BART partners with location-based service Foursquare to encourage transit ridership
|Icons for four Foursquare badges, including the BART-themed badge.|
Bay Area Rapid Transit has become the first transit agency to partner with the location-based mobile network Foursquare, with the goal of encouraging public transit use.
Foursquare combines social networking elements with game mechanics, urging users to explore neighborhoods and recommend places to others. You can check in from different venues and earn badges and points for doing different types of things – like a "gym rat" badge if you check in 10 times at a gym during a 30-day period. As part of the partnership with BART, Foursquare will offer a BART-themed badge that can be unlocked by regular riders of BART, which provides train service in the San Francisco Bay Area. BART will award $25 promotional tickets each month for the next three months to riders chosen at random from all the riders who have logged Foursquare check-ins at BART stations, starting in November.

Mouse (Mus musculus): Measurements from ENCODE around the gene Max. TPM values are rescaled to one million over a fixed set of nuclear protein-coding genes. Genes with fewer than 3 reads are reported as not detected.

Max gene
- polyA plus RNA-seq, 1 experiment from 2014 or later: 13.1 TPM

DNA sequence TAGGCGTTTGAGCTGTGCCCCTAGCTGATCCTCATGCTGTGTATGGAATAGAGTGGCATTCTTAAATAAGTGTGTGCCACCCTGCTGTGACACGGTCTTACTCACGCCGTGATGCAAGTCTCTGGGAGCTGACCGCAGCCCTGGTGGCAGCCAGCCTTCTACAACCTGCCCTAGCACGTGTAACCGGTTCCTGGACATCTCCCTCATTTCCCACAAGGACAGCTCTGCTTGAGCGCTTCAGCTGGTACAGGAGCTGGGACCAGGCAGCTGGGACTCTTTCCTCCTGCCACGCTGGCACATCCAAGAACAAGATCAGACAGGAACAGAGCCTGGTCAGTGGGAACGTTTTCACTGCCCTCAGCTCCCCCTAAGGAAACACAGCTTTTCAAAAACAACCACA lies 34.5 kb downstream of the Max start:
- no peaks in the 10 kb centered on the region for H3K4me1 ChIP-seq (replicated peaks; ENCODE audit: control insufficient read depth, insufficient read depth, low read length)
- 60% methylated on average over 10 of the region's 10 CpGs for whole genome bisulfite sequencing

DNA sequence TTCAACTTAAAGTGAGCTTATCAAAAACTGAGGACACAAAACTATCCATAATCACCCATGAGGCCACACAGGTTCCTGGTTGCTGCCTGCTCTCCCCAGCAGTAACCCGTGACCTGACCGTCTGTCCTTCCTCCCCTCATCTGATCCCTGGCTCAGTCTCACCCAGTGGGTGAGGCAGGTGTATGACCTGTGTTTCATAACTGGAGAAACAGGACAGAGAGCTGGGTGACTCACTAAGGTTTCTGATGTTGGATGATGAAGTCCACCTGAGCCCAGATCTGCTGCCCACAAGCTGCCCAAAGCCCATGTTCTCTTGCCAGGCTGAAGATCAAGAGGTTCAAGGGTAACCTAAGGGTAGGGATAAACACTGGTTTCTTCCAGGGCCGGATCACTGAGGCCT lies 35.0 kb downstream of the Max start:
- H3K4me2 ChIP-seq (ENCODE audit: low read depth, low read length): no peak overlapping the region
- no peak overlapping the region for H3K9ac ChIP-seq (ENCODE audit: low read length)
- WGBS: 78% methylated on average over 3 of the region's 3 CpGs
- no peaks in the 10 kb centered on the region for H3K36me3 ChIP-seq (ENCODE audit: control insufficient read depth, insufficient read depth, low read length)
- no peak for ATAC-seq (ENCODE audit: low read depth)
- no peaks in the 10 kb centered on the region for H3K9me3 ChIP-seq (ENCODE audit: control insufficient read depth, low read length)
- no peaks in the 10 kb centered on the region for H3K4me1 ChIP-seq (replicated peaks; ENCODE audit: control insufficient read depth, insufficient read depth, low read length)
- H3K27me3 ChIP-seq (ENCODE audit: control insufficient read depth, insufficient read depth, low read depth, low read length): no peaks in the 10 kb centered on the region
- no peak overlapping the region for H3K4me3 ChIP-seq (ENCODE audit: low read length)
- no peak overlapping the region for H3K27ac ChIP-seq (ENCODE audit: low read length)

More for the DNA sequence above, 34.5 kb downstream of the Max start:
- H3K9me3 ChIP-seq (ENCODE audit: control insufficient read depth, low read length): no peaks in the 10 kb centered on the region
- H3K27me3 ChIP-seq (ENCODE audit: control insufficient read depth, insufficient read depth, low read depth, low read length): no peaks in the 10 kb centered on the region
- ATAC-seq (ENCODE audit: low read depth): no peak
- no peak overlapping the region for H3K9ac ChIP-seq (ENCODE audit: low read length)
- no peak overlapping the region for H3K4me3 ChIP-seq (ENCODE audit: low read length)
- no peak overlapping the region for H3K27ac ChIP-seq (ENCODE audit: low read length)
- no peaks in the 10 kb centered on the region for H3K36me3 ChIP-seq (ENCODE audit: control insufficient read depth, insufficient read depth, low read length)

One popular element of Foursquare is a competition to become "mayor" of different places. If you check in more than anyone else, you claim rights as "the mayor" of that place. Regular BART riders already are trading back and forth as "mayors" of the 43 stations. Foursquare updates are shared across other social networking and microblogging sites such as Facebook and Twitter, announcing who has ousted whom as mayor. BART also will look at other ways to coordinate promotions with new and existing venue partners, through www.mybart.org, its free service offering contests and discounts for entertainment, sports and other events. BART is listing tips for things to do near BART stations on its Foursquare profile page (https://foursquare.com/p/sfbart/48281).
"A lot of BART riders are already having fun with this game," said Timothy Moore, BART website manager. "We hope this partnership will encourage them to check out different stations and neighborhoods, and will show people who aren't already BART riders some of the great things to do that are easy to get to on transit."
"We're excited about the potential for Foursquare to influence people's actions and decisions beyond things like entertainment, into broader areas, like taking public transit or getting involved in their communities," said Dennis Crowley, Foursquare's co-founder. Crowley announced the partnership at the Web 2.0 Summit in San Francisco on Thursday.